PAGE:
Phyllis started to talk on stage about her husband or ‘Fang’ as she referred to him – a name which Sherwood boasted of as a personal endearment rather than the insult intended. When Phyllis finally went on the road, she hoped that Sherwood would stay home with the children, but instead he packed them off to stay with family in St Louis and joined Phyllis, play-acting the role of manager. The final straw for Phyllis came when he began to claim authorship of her material. She divorced Sherwood and quickly married the actor, Warden Donovan, from whom she separated after nine weeks. But it all served as potential material for Phyllis’ act:

’I was so busy getting a divorce I didn’t have time to open my wedding presents.’

Everything in Phyllis’s life became legitimate content for her comedy, particularly her own looks. Many feminist groups attacked her self-denigrating style, but Phyllis believed it was necessary to lampoon herself before ridiculing everyone and everything else. No one was safe - in-laws, neighbours, kids, uncles, brothers - she had wisecracks about them all. The line she walked so carefully between confident and obnoxious won over every audience.

Winning over her peers was somewhat harder, in particular those at the all-male Friars, a New York private members club for comedians. During the Sid Caesar Roast (one of the regular playful attacks on celebrities) a young unknown act called Philip Downey was booked to contribute to the comedy mauling. His acerbic comments were greeted with delight by an initially sceptical audience, and when at the end of his set Philip revealed himself to be Phyllis, it was clear that everyone had been fooled.

In 1966, Phyllis was given her own TV show: one season of 30 episodes. This brought her together with a writer, a young woman starting out on her comedy career called Joan Rivers, and the two remained lifelong friends. Though Phyllis was never offered a one-woman TV show again, she could be seen on television and in film over a period of 50 years. She made more appearances on Bob Hope’s and Jack Parr’s TV shows than any other comic, popping up whenever a comedy sketch show or sit-com needed a dotty aunt or crazy neighbour. She even played an eccentric baddie – Scrubwoman - in the Batman television series.

But Phyllis was funniest live. Audiences would start laughing as soon as she walked out resembling a hippy Olive Oyl, with her wild unkempt hair and gangly body wrapped in a crazy tie-dyed dress. You had to experience Phyllis in person to appreciate her overwhelming, frantic character. Her lines were short, fast-paced and unpredictable. She paved the way for every other female comic with her blunt appreciation of what it is to be an ordinary, plain woman:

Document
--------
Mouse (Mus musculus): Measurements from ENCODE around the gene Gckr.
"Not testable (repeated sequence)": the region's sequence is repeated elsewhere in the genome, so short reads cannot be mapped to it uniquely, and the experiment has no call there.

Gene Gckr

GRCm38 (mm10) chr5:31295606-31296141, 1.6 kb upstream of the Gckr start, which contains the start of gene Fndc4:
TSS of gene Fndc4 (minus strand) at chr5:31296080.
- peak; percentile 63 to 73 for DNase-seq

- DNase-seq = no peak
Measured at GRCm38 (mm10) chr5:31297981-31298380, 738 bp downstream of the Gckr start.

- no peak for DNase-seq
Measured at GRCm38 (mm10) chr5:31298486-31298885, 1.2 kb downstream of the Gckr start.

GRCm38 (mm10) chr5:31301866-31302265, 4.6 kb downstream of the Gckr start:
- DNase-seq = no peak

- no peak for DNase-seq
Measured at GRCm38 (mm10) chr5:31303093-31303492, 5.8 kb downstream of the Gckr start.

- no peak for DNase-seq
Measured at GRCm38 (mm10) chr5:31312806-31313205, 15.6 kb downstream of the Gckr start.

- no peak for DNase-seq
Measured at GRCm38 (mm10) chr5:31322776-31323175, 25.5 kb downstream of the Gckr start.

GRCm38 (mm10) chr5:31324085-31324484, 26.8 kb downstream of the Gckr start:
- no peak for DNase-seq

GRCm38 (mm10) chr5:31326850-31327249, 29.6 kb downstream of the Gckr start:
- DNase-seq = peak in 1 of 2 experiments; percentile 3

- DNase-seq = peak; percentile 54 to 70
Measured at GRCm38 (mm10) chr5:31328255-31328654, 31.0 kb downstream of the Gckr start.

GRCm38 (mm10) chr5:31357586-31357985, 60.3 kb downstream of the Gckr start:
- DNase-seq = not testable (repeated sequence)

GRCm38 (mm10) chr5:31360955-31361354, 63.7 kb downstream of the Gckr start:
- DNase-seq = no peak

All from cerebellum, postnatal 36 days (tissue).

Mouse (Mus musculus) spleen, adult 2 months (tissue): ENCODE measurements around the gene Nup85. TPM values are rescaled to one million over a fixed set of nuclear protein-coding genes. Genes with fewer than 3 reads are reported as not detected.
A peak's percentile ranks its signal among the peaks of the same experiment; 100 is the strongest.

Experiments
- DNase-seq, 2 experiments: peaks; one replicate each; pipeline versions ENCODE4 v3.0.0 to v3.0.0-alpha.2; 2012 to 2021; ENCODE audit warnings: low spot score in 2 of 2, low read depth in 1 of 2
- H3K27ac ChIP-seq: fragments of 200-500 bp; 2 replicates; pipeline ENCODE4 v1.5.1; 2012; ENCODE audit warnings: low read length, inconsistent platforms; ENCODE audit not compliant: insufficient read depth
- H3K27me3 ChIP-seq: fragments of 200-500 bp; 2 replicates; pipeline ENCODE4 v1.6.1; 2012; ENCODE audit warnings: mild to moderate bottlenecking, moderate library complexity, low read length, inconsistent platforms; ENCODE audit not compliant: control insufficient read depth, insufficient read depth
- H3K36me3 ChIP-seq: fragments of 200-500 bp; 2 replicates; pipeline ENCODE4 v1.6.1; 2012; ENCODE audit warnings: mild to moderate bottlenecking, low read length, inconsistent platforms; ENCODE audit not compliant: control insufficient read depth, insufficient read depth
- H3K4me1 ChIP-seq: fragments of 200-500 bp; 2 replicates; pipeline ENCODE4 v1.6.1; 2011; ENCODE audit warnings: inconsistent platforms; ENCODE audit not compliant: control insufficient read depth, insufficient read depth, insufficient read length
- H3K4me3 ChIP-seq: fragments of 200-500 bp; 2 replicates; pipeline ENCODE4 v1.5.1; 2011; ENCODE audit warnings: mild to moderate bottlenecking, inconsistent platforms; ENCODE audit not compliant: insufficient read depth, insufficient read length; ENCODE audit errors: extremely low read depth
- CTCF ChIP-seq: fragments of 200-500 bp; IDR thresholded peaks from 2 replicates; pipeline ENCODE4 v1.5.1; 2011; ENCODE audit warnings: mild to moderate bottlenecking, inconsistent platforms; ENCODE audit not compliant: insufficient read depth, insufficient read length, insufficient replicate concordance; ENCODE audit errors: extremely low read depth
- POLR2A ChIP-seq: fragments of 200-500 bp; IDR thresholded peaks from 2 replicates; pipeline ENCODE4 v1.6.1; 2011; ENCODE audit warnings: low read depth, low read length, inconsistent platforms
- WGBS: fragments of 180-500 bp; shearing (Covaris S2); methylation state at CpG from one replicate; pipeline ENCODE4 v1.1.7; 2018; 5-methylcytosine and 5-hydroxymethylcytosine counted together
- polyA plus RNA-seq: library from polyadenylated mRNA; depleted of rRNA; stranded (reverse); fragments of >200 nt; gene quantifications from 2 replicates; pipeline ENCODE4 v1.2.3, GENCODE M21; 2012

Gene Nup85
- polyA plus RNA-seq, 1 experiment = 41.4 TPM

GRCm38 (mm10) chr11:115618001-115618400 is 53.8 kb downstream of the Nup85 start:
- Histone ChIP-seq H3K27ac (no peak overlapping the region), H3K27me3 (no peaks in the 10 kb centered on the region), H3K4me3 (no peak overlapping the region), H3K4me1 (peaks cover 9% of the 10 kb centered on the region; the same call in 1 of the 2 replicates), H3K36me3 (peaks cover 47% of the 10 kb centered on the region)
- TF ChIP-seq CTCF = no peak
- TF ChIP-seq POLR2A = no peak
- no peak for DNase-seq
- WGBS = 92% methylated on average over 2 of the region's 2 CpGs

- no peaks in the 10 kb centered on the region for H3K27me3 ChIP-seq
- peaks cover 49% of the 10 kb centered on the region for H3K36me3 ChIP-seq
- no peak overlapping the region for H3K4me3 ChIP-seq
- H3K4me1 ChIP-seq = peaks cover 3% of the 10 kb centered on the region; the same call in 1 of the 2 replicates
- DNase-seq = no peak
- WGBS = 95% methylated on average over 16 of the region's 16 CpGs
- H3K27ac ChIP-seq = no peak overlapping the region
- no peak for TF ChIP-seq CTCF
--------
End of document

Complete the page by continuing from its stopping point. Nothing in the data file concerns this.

’I just bought a new peek-a-boo blouse. Men peek, then boo.’

Phyllis performed as a stand-up comedienne in every number one club and room in America for more than 50 years. Her final show was in Vegas in 2005, at the age of 88 After two divorces, 17 facelifts and five decades on the road she had accrued plenty of observations to share, including the ignominy of old age:

’You know you’re old when your walker has an airbag.’

Phyllis Diller did not just lead the female assault into comedy; she also managed to secure a wider public interest in her gender’s contribution to the profession. Her natural candour led her to joke about subjects on stage which had not previously been discussed in public. Against all social norms, Phyllis satirised her children’s father: Fang wasn’t just Sherwood, he was every woman’s husband.

Despite her groundbreaking role in the comedy industry, Phyllis did not feature in the list of 50 Best Stand-Ups Channel 5 broadcast on New Year’s Eve, yet her pioneering impact has probably been more important to comedy evolution than all 50 put together.

Click here to read Andre Vincent’s previous piece, about Frank Randle.

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Published: 12 Jan 2014

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Edinburgh Fringe 2002

Andre Vincent Is Unwell

Edinburgh Fringe 2006

Andre Vincent

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Edinburgh Fringe 2009